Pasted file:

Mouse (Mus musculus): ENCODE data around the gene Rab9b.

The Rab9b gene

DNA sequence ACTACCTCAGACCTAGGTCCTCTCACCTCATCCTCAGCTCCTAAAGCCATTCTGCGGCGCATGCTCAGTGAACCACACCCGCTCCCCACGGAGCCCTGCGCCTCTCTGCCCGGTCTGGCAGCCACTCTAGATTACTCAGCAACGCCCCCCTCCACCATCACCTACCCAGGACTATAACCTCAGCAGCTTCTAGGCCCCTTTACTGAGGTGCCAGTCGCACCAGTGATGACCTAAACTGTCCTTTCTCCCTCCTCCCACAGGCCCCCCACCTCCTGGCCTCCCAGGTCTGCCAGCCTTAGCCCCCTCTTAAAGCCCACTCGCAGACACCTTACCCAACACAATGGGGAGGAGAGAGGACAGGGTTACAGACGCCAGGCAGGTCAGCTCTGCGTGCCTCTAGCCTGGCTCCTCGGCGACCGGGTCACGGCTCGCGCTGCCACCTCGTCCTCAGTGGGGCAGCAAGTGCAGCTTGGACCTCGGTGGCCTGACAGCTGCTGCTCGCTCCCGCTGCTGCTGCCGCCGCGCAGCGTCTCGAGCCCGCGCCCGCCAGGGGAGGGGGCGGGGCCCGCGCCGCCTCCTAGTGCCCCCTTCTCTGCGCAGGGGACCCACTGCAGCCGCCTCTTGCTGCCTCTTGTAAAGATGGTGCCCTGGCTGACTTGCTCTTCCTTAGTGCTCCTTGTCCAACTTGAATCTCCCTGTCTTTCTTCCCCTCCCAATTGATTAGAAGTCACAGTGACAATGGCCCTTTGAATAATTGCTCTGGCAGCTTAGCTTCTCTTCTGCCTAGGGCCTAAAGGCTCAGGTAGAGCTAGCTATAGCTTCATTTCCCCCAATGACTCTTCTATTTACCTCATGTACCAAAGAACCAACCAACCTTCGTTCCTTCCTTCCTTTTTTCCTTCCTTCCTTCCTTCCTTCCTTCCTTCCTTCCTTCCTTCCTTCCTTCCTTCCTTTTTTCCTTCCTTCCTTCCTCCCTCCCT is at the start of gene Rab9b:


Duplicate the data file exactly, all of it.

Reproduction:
Mouse (Mus musculus): ENCODE data around the gene Rab9b.

The Rab9b gene

DNA sequence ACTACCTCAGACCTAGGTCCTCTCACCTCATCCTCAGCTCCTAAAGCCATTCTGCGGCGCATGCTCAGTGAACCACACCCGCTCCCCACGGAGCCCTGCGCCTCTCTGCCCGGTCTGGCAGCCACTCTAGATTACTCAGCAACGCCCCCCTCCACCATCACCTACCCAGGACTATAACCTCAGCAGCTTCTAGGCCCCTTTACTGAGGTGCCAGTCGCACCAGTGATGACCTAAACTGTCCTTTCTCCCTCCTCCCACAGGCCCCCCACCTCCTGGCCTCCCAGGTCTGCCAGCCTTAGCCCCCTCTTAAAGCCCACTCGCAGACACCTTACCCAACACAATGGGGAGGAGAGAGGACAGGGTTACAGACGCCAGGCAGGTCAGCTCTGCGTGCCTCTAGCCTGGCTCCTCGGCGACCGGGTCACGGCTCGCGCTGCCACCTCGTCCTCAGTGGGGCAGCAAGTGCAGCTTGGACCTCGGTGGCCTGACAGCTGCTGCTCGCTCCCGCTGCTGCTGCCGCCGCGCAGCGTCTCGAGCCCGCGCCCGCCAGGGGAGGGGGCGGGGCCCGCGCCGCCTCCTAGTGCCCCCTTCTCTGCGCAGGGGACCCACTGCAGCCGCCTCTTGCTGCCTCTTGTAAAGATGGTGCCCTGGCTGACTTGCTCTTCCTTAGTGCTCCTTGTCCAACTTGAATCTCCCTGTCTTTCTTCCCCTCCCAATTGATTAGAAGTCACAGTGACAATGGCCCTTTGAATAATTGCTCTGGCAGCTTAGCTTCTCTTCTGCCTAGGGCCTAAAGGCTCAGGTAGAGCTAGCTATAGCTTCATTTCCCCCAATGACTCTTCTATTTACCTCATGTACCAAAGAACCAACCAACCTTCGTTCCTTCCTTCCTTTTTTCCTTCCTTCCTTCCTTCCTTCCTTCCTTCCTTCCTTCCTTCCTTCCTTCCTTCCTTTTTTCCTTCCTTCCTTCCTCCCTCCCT is at the start of gene Rab9b: